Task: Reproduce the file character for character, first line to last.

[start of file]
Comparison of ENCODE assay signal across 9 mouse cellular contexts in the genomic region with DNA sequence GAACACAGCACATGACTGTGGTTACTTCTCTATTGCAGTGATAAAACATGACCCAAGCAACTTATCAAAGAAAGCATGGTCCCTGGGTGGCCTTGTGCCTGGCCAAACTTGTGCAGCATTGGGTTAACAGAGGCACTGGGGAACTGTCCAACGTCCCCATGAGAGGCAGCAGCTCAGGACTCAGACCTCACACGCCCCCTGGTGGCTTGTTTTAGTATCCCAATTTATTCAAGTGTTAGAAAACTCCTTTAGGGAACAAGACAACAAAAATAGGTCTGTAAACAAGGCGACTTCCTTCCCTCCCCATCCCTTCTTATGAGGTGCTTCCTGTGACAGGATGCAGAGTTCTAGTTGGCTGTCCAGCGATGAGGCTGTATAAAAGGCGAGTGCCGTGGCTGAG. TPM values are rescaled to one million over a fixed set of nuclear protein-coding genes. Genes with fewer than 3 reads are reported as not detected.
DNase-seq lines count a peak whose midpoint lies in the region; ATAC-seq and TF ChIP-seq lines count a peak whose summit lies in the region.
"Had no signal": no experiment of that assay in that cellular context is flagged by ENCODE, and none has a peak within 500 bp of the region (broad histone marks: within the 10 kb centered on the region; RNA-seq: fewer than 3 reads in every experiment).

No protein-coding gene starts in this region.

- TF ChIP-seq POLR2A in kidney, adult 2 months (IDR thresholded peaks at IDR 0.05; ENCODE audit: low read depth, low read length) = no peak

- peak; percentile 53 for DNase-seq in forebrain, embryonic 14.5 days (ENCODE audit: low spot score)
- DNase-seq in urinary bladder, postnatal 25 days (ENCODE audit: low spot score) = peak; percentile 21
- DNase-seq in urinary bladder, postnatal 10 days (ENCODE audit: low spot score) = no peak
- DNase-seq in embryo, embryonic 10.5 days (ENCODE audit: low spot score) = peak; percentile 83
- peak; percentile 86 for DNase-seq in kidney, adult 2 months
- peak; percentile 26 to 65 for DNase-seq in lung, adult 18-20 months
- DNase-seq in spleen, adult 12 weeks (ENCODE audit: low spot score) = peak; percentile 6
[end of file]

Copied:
Comparison of ENCODE assay signal across 9 mouse cellular contexts in the genomic region with DNA sequence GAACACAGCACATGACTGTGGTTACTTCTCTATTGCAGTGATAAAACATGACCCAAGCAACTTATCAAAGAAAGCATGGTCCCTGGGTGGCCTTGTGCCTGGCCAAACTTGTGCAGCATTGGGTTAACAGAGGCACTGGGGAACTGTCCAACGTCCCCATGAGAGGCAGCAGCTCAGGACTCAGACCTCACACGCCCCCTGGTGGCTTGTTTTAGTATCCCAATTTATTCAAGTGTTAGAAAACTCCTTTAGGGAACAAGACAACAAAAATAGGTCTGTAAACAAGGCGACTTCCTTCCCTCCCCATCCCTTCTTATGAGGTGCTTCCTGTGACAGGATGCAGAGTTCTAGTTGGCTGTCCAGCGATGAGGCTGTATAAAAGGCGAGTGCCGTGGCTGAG. TPM values are rescaled to one million over a fixed set of nuclear protein-coding genes. Genes with fewer than 3 reads are reported as not detected.
DNase-seq lines count a peak whose midpoint lies in the region; ATAC-seq and TF ChIP-seq lines count a peak whose summit lies in the region.
"Had no signal": no experiment of that assay in that cellular context is flagged by ENCODE, and none has a peak within 500 bp of the region (broad histone marks: within the 10 kb centered on the region; RNA-seq: fewer than 3 reads in every experiment).

No protein-coding gene starts in this region.

- TF ChIP-seq POLR2A in kidney, adult 2 months (IDR thresholded peaks at IDR 0.05; ENCODE audit: low read depth, low read length) = no peak

- peak; percentile 53 for DNase-seq in forebrain, embryonic 14.5 days (ENCODE audit: low spot score)
- DNase-seq in urinary bladder, postnatal 25 days (ENCODE audit: low spot score) = peak; percentile 21
- DNase-seq in urinary bladder, postnatal 10 days (ENCODE audit: low spot score) = no peak
- DNase-seq in embryo, embryonic 10.5 days (ENCODE audit: low spot score) = peak; percentile 83
- peak; percentile 86 for DNase-seq in kidney, adult 2 months
- peak; percentile 26 to 65 for DNase-seq in lung, adult 18-20 months
- DNase-seq in spleen, adult 12 weeks (ENCODE audit: low spot score) = peak; percentile 6